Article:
When searching for a new turntable, today’s consumers face hundreds of choices. Modern turntables seem to have an endless number of features, and it can be overwhelming trying to find the one that matches all your needs.
A belt drive turntable can be perfect for some vinyl enthusiasts, as they have an independent motor that drives the platter with a large rubber band.
This type of turntable may not be appropriate for the consumer who is looking to become a DJ, but for people just wanting to listen to records, a belt record player is perfect.
They are known to have higher sound quality because they produce less outside noise and vibration. To ensure that you get the highest quality sound possible it is essential that your new belt record player is set up correctly.
Think about location
The first step of setting up your new belt record player is picking the perfect place for it to go. To make sure the record plays correctly, it is best to choose a stable and level surface. A good record player stand will do wonders.
Some turntables will have adjustable feet that allow the listener to adjust the level. It is also important to think about where the speakers go also. If the speakers are small, it won’t matter if the player is next to them or even put between the speakers.
However, if the speakers are large or produce a lot of bass, it is best that they are set away from the turntable.
Install the right belt
Not all belts are made the same, and it is essential that the correct one is used to ensure your vinyl sounds crisp and clean. Width, length, and thickness all affect how a belt fits inside the turntable and how the record is played.
Next, carefully wrap the belt around the motor to ensure that it fits correctly. Also, remember to make belt straight and not twisted.
Some turntables have a motor that sits on the outside while others lie under the platter. It will be apparent where the motor is located on each turntable, but where the motor sits will determine how the belt is installed.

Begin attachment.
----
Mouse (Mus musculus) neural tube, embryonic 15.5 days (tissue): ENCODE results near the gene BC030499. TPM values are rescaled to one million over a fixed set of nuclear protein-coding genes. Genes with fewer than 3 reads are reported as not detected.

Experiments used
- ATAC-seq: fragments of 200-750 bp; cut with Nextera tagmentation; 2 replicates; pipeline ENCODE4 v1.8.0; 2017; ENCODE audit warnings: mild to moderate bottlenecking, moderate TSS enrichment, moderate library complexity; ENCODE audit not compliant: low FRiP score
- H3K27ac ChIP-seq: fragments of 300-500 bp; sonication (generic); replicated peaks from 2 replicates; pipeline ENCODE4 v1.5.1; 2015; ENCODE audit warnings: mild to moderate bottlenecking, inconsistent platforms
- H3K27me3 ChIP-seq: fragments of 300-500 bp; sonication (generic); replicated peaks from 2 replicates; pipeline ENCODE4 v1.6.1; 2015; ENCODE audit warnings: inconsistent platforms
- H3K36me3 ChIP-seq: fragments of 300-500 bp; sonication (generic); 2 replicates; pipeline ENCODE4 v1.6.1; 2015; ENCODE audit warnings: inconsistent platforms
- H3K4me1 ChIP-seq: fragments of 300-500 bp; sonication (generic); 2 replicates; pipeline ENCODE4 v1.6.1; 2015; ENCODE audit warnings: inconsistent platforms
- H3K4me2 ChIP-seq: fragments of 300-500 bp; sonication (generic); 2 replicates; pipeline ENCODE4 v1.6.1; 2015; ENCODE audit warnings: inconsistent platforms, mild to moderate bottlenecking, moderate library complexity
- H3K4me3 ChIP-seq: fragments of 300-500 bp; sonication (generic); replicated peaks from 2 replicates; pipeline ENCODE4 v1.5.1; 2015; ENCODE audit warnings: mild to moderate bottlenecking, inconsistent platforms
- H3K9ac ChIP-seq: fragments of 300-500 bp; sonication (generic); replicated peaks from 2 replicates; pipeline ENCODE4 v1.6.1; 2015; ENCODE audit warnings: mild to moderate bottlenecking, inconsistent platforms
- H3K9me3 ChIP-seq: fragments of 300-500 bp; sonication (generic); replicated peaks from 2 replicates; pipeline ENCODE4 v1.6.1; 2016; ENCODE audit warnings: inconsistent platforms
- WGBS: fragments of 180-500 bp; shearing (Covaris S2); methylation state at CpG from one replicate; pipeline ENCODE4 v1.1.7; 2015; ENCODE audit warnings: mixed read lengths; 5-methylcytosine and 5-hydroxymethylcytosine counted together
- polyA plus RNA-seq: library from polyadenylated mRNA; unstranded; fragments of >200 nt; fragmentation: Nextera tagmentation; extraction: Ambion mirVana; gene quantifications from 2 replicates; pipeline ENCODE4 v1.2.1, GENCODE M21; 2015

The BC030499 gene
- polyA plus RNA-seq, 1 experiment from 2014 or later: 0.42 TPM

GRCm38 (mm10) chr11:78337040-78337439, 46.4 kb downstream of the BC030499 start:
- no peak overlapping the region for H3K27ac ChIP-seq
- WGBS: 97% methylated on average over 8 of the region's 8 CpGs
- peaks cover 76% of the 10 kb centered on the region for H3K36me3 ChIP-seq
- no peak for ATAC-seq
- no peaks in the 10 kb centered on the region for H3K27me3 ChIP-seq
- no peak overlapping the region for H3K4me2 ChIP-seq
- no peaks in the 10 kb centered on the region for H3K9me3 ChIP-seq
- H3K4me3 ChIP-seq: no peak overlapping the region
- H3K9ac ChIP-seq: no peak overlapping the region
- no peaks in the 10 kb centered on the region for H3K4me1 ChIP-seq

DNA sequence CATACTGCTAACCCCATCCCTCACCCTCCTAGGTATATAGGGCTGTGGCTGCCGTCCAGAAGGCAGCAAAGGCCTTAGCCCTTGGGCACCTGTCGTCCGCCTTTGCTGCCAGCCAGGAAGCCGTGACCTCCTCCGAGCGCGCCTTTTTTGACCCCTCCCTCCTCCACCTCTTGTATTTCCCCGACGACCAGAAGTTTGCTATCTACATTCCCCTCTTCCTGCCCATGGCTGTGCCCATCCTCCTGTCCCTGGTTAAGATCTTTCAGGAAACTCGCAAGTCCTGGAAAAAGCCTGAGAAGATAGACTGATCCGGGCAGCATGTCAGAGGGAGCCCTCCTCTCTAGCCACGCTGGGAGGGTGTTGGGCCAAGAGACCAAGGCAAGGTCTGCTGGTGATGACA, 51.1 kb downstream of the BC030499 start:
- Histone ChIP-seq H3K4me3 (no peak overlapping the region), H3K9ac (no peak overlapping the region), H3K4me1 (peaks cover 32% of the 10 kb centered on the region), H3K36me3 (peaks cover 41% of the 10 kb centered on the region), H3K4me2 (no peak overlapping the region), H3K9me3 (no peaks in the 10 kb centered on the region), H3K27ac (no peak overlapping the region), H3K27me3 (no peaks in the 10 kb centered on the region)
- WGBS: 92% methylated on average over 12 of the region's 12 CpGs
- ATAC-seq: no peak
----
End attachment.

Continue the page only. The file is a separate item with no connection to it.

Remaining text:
If on the outside, install the outlet platter before you install the belt. If under the platter, there will usually be two spots for the belt to be wrapped around. Wrap the belt around the top spot, as the bottom is meant for 45 RPM records. The belt will self-center when you give the platter a gentle spin.
Set the tonearm
The tonearm is the light balanced arm that holds the pickup cartridge. Most turntables will come with a pre-fitted tonearm, but it is possible to get a new one, and specialty decks may require it.
To make sure the cartridge sits in the grove correctly a tone arm’s height must be set, so the arm is parallel to the record’s surface. It is possible to change the arm bearing to make it slightly higher or lower, altering the angle at which the stylus tip touches the groove.
However, when first setting up, it is easiest to start with a level tonearm.
Get the right weight and bias
At the rear of the tonearm, there will be a counter-weight that can be adjusted to change the downforce on the turntable. It is best to set the weight and downforce to the manufacturer’s recommendations. If there is not enough weight the cartridge won’t be able to track the groove accurately and the sound will become thin.
If there is too much weight, the sound will become bland and dull.
Bias is the sideways force on the cartridge to balance the inward pull of the record groove. It is essential to set the right bias, and it is usually the same as the tracking weight.
Even minor changes and adjustments with the bias will make a big difference. The tiniest error in alignment can cause massive distortion. Take the time to set the weight correctly, and you’ll have your record player working at its best.
Clean and care
Dirt will destroy a good vinyl. Dirt usually shows up on both the record and the stylus tip. For regular use, a stylus cleaner with a good brush can remove dirt without damaging the record. There are also stylus cleaning fluids that can occasionally be used but aren’t needed every day. A clean record is the best sounding record.
After about five years it is best to replace the belt. If possible, it is best to find an identical belt, but there are other options as well. Do the research and find a belt that matches the measurements of the old belt.
The belt will still stretch out even if the turntable isn’t is often used. If there are no plans to use the turntable for an extended period, you can remove the belt to extend the belt’s lifetime. Proper maintenance and cleaning will ensure that you can enjoy your turntable for years to come.